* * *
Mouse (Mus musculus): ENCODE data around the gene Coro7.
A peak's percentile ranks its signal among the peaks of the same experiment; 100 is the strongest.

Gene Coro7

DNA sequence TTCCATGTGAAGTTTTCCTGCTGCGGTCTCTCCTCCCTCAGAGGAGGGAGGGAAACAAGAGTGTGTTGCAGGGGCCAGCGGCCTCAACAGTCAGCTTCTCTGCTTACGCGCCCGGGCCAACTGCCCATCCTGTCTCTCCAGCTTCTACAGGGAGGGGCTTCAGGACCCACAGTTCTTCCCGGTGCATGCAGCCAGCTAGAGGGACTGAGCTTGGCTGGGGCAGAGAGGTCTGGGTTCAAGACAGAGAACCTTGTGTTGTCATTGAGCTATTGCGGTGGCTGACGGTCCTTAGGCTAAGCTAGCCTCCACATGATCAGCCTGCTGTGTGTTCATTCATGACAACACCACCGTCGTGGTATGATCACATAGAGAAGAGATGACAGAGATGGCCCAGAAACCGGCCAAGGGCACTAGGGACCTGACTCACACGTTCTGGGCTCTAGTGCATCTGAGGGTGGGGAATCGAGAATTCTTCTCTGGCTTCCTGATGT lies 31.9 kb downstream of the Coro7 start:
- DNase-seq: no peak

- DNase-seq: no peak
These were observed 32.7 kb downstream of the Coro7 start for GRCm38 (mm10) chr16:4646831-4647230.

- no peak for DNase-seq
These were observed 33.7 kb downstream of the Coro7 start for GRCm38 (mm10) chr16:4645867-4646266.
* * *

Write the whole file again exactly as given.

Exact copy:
Mouse (Mus musculus): ENCODE data around the gene Coro7.
A peak's percentile ranks its signal among the peaks of the same experiment; 100 is the strongest.

Gene Coro7

DNA sequence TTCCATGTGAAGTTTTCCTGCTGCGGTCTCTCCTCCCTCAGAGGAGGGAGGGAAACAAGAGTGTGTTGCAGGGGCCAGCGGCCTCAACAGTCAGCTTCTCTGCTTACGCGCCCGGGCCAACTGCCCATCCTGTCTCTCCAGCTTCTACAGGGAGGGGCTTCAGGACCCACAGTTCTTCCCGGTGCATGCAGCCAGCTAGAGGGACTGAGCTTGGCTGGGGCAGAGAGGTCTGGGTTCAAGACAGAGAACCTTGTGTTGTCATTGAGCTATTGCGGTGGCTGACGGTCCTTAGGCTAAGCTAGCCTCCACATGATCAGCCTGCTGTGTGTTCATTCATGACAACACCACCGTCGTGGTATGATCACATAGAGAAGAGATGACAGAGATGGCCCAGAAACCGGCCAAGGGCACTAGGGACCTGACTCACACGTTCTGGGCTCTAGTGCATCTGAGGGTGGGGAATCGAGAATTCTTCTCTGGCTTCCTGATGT lies 31.9 kb downstream of the Coro7 start:
- DNase-seq: no peak

- DNase-seq: no peak
These were observed 32.7 kb downstream of the Coro7 start for GRCm38 (mm10) chr16:4646831-4647230.

- no peak for DNase-seq
These were observed 33.7 kb downstream of the Coro7 start for GRCm38 (mm10) chr16:4645867-4646266.